Consequences of Publishing Photographs

My article on Who Owns the Copyrights to Your Photographs? has generated some interesting discussion.

footnoteMaven wrote a thoughtful article on sharing a family photograph by publishing it on the web, discussing her investigation and analysis of the copyright status of a photograph she would like to publish. The Maven doesn’t know who the photographer was, whether the photograph is protected by copyright, or who might currently own the copyright.

After considering the question from many angles, footnoteMaven came to a decision on whether or not to publish the photograph. I’ll have to make similar decisions on whether or not to publish the photographs I own.

If a photograph is clearly in the public domain, the decision is a relatively easy one as long as the privacy rights of living individuals in the photograph and the rights of those who own a copyright to anything depicted in the photograph are respected.

If a photograph is not in the public domain and the photographers and copyright owners are known, it’s wise to ask permission to publish the photograph. In the case of photos taken by someone you know, it’s likely that permission will be granted.

Even after making a good faith effort to learn whether or not a photograph is protected by copyright and, if protected, to learn who owns that copyright, many of us will conclude that we are uncertain about the answer to either of these questions.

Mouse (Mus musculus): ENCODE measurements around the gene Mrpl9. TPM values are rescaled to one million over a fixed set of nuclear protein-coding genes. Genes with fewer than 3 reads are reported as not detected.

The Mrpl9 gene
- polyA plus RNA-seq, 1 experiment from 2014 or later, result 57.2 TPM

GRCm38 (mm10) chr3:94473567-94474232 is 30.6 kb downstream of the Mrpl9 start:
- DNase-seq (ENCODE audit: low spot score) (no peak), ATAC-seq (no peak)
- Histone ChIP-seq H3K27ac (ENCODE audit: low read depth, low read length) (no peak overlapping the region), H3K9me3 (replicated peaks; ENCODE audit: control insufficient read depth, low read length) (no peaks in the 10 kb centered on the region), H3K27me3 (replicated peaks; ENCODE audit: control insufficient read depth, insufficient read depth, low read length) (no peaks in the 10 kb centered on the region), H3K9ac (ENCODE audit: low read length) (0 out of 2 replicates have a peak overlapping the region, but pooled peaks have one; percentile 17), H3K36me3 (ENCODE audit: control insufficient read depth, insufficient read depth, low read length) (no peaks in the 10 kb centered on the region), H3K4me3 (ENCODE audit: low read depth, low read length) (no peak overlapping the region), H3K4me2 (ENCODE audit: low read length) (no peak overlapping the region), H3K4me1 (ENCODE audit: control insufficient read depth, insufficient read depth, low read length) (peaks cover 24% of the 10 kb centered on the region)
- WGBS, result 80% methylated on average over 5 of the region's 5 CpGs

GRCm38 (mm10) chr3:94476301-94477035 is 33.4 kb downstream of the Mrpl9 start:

So, what are the consequences of unknowingly publishing a copyright-protected photograph without permission?

If the copyright violation occurs on the web, the copyright owner might just ask that the photograph be either properly credited or removed from the website. The owner might even request royalties for the right to use the photograph. Unless the photograph is registered with the United States Copyright Office, the copyright owner is not entitled to file suit to enforce the copyright, although the owner could still register the copyright after discovering a case of infringement.

There’s a lively series of comments on using copyrighted material on the web following Daniel J. Solove’s article on What If Copyright Law Were Strongly Enforced in the Blogosphere? Both Daniel and the people who left comments on his blog thought those most concerned about publishing copyrighted photographs without permission are those in the photography business. Still, we probably don’t want to anger our friends and relatives by publishing their photographs without their knowledge.

A good guideline to use when publishing someone else’s photographs is to consider how you would feel if you discovered that someone else had published your work without permission.

And now, I think I’ll take the advice of Randy Seaver and evaluate the photographs I’ve posted in the past to determine if any of them present a possible copyright dilemma!

Copyright © 2007 Stephen J. Danko

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2 Responses to Consequences of Publishing Photographs

  1. If only “clearly in the public domain” applied to all my family photograhs I wouldn’t have such a headache.

    fM

  2. LOL! I think I can count on one hand the number of my family photographs that are clearly in the public domain.

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